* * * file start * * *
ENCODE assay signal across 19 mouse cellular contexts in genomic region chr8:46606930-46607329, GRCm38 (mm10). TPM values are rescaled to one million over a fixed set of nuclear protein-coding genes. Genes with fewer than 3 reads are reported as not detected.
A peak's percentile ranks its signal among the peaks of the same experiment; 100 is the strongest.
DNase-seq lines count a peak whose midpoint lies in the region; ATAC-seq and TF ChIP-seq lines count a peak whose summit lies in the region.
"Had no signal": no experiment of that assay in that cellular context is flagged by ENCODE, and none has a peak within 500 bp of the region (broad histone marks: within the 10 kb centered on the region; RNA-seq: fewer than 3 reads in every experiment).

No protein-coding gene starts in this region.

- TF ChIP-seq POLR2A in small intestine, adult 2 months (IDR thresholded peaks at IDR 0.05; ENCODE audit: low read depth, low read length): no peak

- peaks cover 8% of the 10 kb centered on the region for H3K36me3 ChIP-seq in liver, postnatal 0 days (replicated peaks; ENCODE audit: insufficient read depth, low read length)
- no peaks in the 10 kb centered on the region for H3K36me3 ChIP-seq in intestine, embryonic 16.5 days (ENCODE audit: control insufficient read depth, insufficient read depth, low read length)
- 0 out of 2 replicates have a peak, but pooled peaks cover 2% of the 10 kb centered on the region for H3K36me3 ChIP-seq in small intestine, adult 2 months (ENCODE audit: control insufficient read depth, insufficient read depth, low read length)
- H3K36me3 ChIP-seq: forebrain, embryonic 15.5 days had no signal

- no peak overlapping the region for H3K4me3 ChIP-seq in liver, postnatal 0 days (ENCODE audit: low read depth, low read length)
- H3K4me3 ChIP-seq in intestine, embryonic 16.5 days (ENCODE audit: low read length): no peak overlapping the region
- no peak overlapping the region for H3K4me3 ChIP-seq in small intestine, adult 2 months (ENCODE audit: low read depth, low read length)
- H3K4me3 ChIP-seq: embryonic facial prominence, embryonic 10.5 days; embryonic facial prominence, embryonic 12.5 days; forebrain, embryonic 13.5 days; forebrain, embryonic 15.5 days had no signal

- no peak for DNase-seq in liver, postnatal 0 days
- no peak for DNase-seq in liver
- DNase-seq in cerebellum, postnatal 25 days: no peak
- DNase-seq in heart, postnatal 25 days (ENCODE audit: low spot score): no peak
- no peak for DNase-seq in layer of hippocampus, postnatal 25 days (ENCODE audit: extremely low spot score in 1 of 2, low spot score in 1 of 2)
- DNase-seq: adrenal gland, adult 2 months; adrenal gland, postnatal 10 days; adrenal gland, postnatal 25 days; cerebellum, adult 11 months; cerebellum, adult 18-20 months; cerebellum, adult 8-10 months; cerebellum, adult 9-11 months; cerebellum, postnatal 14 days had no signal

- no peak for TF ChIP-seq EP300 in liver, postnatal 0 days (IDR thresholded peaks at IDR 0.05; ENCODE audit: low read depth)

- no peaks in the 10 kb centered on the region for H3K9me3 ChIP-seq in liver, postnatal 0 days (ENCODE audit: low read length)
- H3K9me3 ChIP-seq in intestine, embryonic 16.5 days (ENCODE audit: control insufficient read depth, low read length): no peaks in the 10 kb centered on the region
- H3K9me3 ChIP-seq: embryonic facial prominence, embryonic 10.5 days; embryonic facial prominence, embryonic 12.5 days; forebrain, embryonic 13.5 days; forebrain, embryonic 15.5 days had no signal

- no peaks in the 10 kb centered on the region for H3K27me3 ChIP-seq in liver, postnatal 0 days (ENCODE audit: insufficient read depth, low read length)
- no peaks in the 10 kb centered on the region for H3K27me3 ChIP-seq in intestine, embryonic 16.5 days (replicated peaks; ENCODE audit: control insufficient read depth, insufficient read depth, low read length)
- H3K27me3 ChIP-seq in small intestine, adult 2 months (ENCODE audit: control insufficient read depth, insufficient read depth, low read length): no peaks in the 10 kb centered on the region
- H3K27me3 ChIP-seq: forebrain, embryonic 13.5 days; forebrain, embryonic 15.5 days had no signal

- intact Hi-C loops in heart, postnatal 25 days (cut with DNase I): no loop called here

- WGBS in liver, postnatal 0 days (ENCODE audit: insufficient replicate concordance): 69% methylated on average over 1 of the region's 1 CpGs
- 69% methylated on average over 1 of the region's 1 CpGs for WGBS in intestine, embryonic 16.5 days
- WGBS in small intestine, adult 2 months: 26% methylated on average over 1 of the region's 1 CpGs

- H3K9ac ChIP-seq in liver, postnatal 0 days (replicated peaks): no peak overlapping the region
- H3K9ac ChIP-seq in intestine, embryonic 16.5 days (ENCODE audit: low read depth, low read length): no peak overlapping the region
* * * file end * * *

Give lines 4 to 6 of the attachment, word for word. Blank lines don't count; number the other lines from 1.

"Had no signal": no experiment of that assay in that cellular context is flagged by ENCODE, and none has a peak within 500 bp of the region (broad histone marks: within the 10 kb centered on the region; RNA-seq: fewer than 3 reads in every experiment).

No protein-coding gene starts in this region.

- TF ChIP-seq POLR2A in small intestine, adult 2 months (IDR thresholded peaks at IDR 0.05; ENCODE audit: low read depth, low read length): no peak